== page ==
Insolvency; Quistclose trusts
Quistclose lent £209,719 to a company called Rolls Razor Ltd (‘RR’) on condition that RR would use the money only to pay dividends to its shareholders.
Before the dividends were paid, RR went into liquidation. This meant that the money could not be used for the stated purpose of paying dividends. Who should get the £209,719 which was sitting in an account at Barclays Bank?
■ As one of RR’s unsecured creditors, Barclays Bank argued that the £209,719 formed part of RR’s assets available to pay the unsecured creditors.
■ Quistclose claimed that the money was held on trust to pay the dividends, but if that purpose could not be carried out then it was held on trust for Quistclose. If Quistclose was a beneﬁciary under a trust, it could bring a proprietary action which would enable it to recover the money in full ahead of the creditors (like the customers in Re Kayford).
The House of Lords decided that a trust did exist.
(a) The settlor was Quistclose. The trustee was RR.
(b) It was held that a two-tier trust had been created
. RR held the loan money on a primary trust to pay dividends to the shareholders
, but should that purpose prove to be impossible (as was the case) there was a secondary trust to return the money to the lender, Quistclose
- Certainy of intention
- Quistclose had not stated explicitly: ‘You (RR) must hold this loan of £209,719 on trust to pay the dividends due to the shareholders, but if that purpose cannot be achieved, then you are to hold it on trust for Quistclose.’ (but cases like Paul v Constance show that a trust can be created without the settlor using the word ‘trust’)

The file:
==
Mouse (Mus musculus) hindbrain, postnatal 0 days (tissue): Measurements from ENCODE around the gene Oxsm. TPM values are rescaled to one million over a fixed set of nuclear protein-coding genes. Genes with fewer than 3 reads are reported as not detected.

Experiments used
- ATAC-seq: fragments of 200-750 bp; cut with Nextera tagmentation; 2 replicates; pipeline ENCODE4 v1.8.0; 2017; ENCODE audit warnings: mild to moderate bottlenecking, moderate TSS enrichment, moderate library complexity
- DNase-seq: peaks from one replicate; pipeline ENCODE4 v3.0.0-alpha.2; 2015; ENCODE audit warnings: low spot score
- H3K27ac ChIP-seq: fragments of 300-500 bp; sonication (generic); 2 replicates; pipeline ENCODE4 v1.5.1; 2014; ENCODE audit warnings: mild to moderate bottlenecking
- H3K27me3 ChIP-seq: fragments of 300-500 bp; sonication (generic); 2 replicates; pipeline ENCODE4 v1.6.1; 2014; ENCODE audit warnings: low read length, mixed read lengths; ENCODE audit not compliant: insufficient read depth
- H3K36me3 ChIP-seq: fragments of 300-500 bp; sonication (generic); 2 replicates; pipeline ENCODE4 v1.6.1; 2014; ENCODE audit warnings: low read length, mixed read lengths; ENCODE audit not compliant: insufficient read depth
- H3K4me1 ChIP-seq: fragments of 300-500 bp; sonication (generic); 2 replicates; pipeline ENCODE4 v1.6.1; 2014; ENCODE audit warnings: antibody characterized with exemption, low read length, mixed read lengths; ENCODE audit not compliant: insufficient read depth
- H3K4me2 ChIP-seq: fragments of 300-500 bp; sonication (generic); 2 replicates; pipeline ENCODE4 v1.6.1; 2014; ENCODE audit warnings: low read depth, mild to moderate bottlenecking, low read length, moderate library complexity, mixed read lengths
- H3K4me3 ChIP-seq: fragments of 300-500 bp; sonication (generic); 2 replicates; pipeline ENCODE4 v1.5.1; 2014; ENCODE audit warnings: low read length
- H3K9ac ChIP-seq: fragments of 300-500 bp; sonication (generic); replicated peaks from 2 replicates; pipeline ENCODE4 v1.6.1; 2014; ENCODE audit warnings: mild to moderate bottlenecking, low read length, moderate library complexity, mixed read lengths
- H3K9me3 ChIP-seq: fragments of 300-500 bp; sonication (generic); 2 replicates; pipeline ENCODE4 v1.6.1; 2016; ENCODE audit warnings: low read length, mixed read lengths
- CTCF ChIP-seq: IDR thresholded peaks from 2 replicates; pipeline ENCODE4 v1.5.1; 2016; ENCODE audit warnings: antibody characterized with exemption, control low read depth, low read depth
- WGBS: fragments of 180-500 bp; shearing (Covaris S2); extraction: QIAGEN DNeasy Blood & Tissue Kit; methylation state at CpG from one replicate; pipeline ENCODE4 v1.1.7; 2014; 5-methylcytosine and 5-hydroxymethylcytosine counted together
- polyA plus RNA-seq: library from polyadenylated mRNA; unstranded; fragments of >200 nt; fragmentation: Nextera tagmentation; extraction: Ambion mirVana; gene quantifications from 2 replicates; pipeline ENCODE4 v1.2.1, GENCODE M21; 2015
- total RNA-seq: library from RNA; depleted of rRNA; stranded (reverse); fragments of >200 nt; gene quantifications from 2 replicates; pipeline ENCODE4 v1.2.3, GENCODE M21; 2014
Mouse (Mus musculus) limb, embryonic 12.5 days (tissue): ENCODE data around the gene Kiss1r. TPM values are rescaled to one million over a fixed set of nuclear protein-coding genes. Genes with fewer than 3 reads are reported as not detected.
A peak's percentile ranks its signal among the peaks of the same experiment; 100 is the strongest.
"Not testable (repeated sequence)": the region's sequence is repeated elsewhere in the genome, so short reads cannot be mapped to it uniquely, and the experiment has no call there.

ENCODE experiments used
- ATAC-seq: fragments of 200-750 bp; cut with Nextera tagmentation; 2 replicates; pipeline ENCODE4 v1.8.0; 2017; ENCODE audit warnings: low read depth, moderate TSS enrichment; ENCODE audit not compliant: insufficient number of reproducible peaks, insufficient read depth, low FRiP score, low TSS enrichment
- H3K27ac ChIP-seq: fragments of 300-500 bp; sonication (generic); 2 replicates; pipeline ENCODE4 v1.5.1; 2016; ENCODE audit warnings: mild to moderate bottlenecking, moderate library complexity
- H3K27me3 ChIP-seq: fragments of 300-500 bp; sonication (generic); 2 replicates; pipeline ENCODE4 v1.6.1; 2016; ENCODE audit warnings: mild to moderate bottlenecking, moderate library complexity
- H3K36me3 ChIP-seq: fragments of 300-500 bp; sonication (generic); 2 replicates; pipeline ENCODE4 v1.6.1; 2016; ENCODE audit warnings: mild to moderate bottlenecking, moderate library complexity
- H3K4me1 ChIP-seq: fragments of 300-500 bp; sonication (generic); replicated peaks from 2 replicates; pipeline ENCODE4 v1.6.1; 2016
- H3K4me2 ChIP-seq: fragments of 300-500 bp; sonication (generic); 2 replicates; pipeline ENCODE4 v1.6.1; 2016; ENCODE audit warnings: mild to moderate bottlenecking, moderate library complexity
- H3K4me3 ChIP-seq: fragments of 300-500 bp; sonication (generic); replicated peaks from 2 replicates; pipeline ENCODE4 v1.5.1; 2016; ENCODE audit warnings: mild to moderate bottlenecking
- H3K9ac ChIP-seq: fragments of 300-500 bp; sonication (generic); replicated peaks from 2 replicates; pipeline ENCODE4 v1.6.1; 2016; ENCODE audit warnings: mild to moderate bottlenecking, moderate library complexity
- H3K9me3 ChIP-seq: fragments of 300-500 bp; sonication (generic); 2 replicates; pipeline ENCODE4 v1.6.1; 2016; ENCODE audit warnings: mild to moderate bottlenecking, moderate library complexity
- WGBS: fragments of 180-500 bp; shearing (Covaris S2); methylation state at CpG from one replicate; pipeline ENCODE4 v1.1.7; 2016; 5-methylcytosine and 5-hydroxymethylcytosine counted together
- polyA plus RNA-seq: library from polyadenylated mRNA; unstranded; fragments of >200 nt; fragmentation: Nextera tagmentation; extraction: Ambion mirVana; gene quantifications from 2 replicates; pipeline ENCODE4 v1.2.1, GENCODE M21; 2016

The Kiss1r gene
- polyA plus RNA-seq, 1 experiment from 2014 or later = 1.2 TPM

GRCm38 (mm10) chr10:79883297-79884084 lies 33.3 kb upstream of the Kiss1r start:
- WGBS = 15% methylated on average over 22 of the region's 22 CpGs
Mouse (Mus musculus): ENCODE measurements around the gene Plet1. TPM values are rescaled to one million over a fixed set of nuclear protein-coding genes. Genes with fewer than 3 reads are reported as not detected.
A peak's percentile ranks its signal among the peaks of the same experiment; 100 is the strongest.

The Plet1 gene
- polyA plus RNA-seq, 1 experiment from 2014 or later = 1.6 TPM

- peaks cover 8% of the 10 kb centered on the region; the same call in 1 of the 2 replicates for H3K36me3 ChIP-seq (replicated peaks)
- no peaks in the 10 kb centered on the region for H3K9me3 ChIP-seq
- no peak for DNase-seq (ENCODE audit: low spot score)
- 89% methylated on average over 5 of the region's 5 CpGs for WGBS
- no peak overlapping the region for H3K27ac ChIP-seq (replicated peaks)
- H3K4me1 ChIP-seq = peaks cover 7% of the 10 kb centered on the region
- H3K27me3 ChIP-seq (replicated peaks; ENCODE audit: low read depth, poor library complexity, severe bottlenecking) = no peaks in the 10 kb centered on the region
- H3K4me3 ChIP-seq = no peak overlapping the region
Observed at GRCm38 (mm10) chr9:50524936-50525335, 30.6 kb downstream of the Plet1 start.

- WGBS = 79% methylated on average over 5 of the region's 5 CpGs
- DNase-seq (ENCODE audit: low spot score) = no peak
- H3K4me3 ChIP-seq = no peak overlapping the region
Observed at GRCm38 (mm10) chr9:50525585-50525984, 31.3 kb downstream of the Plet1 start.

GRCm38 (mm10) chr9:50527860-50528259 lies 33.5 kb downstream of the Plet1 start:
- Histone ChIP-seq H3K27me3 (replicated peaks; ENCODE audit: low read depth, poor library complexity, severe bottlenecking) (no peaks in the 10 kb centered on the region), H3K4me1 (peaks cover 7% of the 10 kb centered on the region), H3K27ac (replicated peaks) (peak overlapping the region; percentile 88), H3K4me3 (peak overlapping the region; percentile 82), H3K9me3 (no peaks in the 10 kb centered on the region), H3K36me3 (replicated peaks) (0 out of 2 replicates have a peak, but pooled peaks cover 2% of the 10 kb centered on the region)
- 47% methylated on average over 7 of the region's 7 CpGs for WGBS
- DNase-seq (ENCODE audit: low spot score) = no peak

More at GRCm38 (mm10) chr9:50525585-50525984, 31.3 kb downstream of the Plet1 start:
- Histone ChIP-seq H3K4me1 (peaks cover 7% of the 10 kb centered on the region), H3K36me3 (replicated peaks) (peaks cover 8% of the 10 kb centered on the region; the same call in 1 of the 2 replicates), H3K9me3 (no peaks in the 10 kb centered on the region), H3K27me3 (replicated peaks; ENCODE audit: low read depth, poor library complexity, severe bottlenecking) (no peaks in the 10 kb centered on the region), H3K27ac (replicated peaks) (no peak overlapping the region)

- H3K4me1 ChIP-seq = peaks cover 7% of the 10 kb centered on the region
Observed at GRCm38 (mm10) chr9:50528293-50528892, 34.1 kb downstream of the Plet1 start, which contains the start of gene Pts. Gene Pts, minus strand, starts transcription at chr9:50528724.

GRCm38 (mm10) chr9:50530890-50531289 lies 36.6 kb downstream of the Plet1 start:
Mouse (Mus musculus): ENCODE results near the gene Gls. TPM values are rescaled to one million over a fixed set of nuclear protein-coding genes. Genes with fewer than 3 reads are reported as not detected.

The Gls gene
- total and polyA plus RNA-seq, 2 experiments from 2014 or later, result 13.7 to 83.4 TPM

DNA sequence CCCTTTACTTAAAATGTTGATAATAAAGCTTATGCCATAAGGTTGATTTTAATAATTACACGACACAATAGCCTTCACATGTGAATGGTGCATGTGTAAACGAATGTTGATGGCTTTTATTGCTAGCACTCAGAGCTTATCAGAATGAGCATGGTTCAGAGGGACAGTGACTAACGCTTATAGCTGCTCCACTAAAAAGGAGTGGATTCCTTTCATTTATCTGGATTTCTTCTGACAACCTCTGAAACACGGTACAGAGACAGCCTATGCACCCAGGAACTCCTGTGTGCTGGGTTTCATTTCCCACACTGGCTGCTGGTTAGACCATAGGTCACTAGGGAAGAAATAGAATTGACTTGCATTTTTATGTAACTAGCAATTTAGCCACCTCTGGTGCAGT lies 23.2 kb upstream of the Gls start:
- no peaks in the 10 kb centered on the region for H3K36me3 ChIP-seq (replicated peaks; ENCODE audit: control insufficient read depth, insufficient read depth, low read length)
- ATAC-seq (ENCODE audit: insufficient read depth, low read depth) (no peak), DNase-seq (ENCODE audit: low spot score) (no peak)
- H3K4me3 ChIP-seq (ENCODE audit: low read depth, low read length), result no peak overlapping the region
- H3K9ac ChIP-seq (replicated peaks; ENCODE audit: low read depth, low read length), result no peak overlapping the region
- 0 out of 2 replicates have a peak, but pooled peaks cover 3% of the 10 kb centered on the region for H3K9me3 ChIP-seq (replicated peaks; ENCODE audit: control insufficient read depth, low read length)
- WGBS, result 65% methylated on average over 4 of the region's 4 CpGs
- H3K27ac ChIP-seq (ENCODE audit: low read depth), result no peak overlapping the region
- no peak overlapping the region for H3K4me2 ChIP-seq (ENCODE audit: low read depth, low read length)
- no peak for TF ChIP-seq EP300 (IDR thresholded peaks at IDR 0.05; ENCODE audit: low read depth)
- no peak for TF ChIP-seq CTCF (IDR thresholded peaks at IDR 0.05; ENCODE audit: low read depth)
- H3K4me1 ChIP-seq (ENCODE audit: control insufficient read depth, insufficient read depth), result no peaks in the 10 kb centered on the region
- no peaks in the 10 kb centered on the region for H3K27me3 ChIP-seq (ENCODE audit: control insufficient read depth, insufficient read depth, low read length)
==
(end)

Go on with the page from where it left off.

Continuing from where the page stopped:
Lord Wilberforce was satisﬁed that Quistclose intended to create a trust because it did not intend the loan money to be at the free disposal of the borrowe
r. The loan money was not to become part of the borrower’s general funds, which could be spent on the outgoings of the business, such as wages, buying stock and energy bills. It was to be used for the sole purpose of paying the dividends (or, if this was impossible, to be returned to the lender).
- Primary/ secondary trust
- Lord Wilberforce said that the primary trust ceases when the loan is applied for the stated purpose (here payment of the dividends).
The lender then has a contractual claim to repayment of the money
(ie a debt action) and will rank as an unsecured creditor on the insolvency of the borrower. Accordingly, if RR had paid the dividends before becoming insolvent, Quistclose would have lost its status of a beneﬁciary under a trust and would have become an ordinary unsecured creditor
with a contractual claim against RR.